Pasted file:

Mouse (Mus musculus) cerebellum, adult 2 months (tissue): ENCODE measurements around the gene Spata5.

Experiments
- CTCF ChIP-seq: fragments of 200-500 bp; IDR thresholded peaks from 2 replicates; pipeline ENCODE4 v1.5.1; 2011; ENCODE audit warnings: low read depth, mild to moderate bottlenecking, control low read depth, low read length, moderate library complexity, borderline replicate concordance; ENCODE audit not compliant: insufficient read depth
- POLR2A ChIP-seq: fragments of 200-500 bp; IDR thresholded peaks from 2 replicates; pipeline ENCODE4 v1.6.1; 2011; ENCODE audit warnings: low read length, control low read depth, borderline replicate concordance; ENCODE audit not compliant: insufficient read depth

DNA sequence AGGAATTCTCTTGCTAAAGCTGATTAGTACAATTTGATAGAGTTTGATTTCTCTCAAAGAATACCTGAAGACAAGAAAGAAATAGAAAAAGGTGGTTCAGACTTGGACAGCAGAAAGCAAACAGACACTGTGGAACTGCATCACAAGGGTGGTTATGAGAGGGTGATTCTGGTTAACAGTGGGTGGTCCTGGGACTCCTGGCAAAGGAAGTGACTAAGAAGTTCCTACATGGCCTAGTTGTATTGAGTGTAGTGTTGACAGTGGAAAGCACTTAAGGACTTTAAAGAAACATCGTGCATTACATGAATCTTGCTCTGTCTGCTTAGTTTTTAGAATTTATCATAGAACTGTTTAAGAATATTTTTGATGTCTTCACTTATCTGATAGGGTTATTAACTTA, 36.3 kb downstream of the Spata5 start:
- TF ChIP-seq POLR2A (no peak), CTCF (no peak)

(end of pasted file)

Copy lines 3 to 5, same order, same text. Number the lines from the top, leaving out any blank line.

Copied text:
- CTCF ChIP-seq: fragments of 200-500 bp; IDR thresholded peaks from 2 replicates; pipeline ENCODE4 v1.5.1; 2011; ENCODE audit warnings: low read depth, mild to moderate bottlenecking, control low read depth, low read length, moderate library complexity, borderline replicate concordance; ENCODE audit not compliant: insufficient read depth
- POLR2A ChIP-seq: fragments of 200-500 bp; IDR thresholded peaks from 2 replicates; pipeline ENCODE4 v1.6.1; 2011; ENCODE audit warnings: low read length, control low read depth, borderline replicate concordance; ENCODE audit not compliant: insufficient read depth

DNA sequence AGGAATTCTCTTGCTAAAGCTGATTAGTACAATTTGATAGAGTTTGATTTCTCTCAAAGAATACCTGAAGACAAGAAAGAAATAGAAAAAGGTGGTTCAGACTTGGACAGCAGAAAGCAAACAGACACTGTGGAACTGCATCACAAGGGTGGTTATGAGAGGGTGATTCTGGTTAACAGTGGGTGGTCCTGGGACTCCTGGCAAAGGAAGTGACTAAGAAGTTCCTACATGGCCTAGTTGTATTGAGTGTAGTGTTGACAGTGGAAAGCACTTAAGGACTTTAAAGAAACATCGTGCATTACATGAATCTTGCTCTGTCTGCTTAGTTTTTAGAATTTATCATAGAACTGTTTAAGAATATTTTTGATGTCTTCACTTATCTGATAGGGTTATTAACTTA, 36.3 kb downstream of the Spata5 start: